St. Augustinegrass (also known as Charlestongrass in South Carolina) is often the most popular choice for lawns throughout southern United States. Especially in coastal regions where cold temperature extremes are moderated by oceanic climatic conditions. St. Augustinegrass is native to the Caribbean, Africa and Mediterranean regions, and best adapted to subtropical climates.
Good for coastal regions, thrives in heat, does poorly in cool climates. Excellent to fair under drought conditions. Moderately good under heavy foot traffic. Somewhat shade tolerant. Can be used in moist, semi-fertile soils. At the moment, most common installation method is sodding or plugs; seeds are very difficult to obtain if not impossible.
HIGHLIGHTS: Compared to finer textured grasses like the bermudas, St. Augustine has large flat stems and broad coarse leaves. It has an attractive blue-green color and forms a deep, fairly dense turf. It spreads by long above-ground runners or stolons. While it is aggressive, it is easily controlled around borders. It produces only a few viable seeds and is therefore commonly planted by sod, sprigs, or plugs.
St. Augustinegrass is a big thatch producer, more so than other types of grass. It also requires plenty of moisture and is best suited to humid regions. Has good shade tolerance, except for Floratam. Susceptible to fungal diseases. St. Augustinegrass Decline is a virus common to Texas and Louisiana and there is no known control.
Cold Tolerance: Poor (damage possible below 20)
Shade Tolerance: tolerates moderate levels of shade, but will become thin under dense shade conditions.
Traffic Tolerance: Poor
Rate of Establishment: Medium/Fast
Planting: sod or plugs
Watering: needs weekly watering for optimal appearance, but will survive drought conditions
Mowing Height: 3.5" - 4" for normal St. Augustine cultivars
Thatch: heavy producer of thatch made from stolons
WARNING: an ingredient in many weed/feed products (2,4-D) that were designed for cool-season grasses, Bermuda and Bahiagrass, can kill St. Augustine. If you intend to use a weed/feed product, make sure it is labeled for St. Augustinegrass use.
Fertilizing Newly Planted St. Augustine Sod
According to university studies, it is best to wait at least one month before fertilizing newly placed St. Augustinegrass sod. During that first month, there is little root development or activity. This means that the turfgrass is not actively absorbing the nutrients and it is more likely that these nutrients will migrate away from the roots and there is greater risk these elements may enter the watershed.
Varieties of St. Augustine
Bitter-Blue: a good option for shady lawns. Its slow growth rate means you mow less often. Has an improved cold weather tolerance.
Delmar: a dwarf St. Augustine cultivar that has good shade tolerance, yet also does well in full sun. A delmar lawn has a tendency to develop heavy thatch.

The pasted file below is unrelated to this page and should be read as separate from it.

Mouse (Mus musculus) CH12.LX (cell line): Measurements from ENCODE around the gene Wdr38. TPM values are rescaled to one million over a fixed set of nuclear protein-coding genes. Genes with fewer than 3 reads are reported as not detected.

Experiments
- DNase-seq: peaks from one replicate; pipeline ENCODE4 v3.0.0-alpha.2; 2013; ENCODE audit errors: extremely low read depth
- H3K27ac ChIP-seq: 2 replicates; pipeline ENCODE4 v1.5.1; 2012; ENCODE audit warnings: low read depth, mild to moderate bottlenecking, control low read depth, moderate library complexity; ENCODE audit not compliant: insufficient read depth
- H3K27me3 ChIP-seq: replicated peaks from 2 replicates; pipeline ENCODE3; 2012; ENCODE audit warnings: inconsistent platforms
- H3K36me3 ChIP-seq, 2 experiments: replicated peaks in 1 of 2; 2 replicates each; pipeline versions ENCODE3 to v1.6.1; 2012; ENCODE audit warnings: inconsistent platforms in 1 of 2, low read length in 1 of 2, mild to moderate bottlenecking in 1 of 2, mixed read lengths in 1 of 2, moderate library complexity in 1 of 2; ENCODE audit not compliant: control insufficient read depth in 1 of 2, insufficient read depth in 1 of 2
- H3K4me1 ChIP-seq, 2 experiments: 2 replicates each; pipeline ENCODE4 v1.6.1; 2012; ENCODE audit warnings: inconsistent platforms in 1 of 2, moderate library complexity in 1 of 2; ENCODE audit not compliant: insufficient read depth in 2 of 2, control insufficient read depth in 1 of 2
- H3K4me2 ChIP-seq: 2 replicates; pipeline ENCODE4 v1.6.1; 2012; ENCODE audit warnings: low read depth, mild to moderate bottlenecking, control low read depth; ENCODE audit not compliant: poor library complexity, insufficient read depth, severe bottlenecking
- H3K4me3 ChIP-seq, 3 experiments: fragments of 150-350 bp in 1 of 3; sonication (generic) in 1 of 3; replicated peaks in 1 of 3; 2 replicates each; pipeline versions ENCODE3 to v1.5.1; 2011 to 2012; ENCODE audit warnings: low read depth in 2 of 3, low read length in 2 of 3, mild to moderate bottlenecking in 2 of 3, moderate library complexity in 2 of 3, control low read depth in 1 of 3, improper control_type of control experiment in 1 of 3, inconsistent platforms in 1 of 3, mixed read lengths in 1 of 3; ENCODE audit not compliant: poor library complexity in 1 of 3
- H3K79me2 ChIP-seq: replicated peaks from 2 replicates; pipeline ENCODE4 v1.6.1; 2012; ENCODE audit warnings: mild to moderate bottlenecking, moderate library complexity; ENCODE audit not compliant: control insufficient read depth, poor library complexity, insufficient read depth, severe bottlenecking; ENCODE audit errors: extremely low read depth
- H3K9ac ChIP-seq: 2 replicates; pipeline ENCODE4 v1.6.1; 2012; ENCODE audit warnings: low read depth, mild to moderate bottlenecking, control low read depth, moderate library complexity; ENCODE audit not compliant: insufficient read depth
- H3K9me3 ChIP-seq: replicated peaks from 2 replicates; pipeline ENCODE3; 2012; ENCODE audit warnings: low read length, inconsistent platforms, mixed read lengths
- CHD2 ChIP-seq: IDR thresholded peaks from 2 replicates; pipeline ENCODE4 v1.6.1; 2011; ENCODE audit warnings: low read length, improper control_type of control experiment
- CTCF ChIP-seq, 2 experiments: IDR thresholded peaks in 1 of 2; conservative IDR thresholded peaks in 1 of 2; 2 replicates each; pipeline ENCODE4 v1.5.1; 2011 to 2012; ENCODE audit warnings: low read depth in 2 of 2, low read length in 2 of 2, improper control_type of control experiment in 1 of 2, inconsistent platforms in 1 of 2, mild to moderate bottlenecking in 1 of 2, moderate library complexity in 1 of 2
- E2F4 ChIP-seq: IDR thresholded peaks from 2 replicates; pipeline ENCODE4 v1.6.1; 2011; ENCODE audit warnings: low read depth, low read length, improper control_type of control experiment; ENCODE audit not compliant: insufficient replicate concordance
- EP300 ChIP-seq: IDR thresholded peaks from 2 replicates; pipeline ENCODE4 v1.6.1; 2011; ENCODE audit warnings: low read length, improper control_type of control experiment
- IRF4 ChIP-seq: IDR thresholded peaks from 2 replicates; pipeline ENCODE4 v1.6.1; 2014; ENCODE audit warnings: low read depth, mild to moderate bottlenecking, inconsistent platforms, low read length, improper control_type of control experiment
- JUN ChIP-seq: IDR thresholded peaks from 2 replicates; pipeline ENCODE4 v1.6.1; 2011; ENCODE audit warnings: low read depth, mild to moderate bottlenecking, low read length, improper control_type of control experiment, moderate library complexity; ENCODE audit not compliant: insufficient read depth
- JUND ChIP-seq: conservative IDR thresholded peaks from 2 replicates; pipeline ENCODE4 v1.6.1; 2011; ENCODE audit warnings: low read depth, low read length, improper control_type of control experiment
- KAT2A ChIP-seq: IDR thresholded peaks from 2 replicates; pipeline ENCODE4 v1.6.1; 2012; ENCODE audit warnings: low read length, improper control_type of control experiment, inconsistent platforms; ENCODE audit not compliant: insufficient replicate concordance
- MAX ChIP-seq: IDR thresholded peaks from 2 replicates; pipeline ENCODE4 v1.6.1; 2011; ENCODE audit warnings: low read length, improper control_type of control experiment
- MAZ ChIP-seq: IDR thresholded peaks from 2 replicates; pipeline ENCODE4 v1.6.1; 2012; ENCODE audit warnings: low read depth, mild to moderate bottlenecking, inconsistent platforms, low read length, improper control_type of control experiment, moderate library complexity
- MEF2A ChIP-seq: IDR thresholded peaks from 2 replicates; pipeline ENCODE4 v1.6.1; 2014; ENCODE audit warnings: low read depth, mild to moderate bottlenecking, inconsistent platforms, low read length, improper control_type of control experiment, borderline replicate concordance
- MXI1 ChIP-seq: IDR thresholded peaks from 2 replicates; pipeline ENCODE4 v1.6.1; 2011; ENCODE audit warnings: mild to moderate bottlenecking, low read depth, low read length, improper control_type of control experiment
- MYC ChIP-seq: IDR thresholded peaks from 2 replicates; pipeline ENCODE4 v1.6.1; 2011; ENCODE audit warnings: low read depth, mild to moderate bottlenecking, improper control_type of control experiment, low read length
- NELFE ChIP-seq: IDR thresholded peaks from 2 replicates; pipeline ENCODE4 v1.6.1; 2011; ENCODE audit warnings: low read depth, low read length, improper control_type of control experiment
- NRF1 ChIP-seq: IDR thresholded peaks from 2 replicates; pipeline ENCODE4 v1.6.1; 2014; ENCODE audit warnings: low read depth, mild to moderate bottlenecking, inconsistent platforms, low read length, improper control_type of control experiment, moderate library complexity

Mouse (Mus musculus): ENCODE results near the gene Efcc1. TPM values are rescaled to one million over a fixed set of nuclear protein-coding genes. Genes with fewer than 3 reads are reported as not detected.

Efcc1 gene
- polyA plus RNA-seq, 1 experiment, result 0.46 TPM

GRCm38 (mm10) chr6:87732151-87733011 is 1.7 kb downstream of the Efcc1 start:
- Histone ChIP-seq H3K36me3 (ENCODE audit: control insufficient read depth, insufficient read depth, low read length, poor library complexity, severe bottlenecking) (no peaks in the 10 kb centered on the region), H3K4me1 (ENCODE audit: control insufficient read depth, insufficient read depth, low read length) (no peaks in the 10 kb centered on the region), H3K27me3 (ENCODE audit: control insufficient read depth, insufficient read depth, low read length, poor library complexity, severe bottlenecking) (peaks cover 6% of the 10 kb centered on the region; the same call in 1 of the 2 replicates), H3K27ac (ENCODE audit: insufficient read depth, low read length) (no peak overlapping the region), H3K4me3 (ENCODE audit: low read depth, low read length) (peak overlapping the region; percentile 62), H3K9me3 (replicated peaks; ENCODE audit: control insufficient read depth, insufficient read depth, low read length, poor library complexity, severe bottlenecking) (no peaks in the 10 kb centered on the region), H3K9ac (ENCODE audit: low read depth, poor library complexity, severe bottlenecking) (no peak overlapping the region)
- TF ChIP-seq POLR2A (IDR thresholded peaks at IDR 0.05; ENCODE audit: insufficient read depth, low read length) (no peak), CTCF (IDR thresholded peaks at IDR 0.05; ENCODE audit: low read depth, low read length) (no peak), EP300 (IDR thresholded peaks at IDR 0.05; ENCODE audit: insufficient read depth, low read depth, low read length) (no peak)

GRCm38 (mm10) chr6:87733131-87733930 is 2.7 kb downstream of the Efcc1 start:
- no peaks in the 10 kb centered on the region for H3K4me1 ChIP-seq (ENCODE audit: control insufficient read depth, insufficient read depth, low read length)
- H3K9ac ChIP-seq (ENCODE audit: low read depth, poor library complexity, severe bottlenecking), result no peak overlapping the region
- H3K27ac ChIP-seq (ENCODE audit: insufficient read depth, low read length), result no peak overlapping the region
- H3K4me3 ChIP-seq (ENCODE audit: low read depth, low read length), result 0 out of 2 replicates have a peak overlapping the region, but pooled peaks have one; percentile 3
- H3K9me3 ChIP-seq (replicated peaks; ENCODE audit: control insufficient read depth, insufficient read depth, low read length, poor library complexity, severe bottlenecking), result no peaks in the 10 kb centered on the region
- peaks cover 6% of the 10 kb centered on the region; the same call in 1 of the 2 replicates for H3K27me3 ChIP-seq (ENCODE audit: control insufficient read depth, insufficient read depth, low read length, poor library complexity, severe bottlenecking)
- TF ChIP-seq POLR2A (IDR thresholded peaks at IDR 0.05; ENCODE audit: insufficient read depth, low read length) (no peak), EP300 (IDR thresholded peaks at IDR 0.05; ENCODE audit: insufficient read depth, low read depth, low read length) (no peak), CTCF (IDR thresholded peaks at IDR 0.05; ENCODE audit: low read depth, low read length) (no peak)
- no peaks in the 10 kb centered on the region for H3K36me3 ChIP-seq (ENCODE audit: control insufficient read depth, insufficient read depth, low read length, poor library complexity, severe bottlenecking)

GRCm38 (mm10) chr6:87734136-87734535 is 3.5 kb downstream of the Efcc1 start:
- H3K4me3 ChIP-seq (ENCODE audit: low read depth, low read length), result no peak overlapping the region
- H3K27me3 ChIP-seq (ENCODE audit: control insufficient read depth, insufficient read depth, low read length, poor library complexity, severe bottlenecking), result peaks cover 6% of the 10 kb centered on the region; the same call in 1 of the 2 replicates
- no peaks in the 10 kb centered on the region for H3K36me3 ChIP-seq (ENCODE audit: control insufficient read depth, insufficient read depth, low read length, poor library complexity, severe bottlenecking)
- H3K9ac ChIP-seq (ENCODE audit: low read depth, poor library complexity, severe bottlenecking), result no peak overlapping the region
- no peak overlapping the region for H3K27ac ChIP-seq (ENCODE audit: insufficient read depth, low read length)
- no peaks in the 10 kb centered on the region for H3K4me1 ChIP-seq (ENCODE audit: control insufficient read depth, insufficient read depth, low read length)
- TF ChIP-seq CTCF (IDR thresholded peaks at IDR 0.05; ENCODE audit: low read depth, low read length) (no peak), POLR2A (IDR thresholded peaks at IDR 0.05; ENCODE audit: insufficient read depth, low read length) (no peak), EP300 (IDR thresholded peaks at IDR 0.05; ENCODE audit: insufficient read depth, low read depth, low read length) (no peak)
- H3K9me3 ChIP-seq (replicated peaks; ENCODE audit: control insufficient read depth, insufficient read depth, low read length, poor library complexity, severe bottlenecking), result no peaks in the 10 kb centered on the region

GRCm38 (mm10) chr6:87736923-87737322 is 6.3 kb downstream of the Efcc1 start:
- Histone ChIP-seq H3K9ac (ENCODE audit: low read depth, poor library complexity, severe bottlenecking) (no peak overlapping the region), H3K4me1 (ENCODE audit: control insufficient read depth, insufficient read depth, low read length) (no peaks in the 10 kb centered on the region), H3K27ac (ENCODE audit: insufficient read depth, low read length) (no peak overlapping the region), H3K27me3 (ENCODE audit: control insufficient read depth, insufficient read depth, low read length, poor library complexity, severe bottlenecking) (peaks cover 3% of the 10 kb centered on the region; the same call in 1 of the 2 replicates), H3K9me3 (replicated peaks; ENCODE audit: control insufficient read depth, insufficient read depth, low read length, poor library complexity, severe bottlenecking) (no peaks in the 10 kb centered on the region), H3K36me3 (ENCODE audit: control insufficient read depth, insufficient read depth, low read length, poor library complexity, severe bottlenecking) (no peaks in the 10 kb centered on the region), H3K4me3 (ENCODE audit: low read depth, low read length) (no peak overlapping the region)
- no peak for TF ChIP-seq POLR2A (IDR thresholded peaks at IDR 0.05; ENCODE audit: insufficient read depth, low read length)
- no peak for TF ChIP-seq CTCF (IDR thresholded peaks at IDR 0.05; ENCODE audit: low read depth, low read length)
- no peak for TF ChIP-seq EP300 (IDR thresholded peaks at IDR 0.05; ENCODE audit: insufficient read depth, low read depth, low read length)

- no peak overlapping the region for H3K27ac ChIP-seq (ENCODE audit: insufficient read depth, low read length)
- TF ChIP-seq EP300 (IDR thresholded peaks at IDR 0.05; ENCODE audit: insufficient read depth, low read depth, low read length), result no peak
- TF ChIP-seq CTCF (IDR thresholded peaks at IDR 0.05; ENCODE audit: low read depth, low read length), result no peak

Delta Shade: has good shade tolerance, but not as good as dwarf varieties.
Floralawn: has poor shade and cold tolerance; performs best in mild environments
Floratam: A popular among Florida homeowners, Floratam is adaptable to many soil conditions and thrives in direct sunlight.
Palmetto: Good in coastal and island areas and is rapidly being positioned as a standard St. Augustine, having proved itself repeatedly since 1994. Prefers heat but will handle cold better than other types of St. Augustine. Performs well in both full sun and partial shade; has a natural resistance to cinch bugs.
Raleigh: somewhat more cold-hardy, but does not hold up to summer heat as well as other St. Augustine's. Has been adapted to grow in heavier, clay-like soils.
Sapphire: The only high performance, finer blade St. Augustine. Has a distinctive deep, blue-green color along with a soft texture. Suitable for demanding, warm climates, Sapphire tolerates salt, shade and drought, making it an excellent choice for coastal regions. Requires less fertilization and displays improved recovery from wear, with reduced weed problems.
Seville: Blue-green in color with excellent color retention, Seville tolerates salt, shade and drought well. Its long leaf blade gives it a unique appearance preferred by many homeowners.
Q. Why won't my grass grow under the tree? I have the best St. Augustine type.
A. The reason for the general poor performance is a lack of, or alteration of, sunlight. The light quality is diminished because trees absorb the same light needed by grass, and since the trees get to it first, they get the most. In addition, trees affect the intensity and duration of light on the turf.
Trees with a dense overhead canopy also have a denser root structure that absorbs more moisture from the soil, leaving less for the grass.
Trees alter conditions by moderating temperatures, leveling out the highs and lows, decreasing wind, increasing humidity and intensifying competition for water and nutrients. As a result, turf experiences reduced shoot density, more upright growth, increased plant height, decreased root depth and thinner leaves and cell walls, causing fewer carbohydrates to develop in the cell walls, reducing photosynthesis and transpiration rates and making them more susceptible to disease. In other words, grass doesn't do too well under trees.
Many of the semi-dwarf types have excellent shade tolerance relative to the coarse-type St. Augustine grasses and other warm-season grasses. We also know that the semi-dwarf varieties do not possess chinch bug resistance, and those planting this grass will need to use insecticides to control infestations when they occur.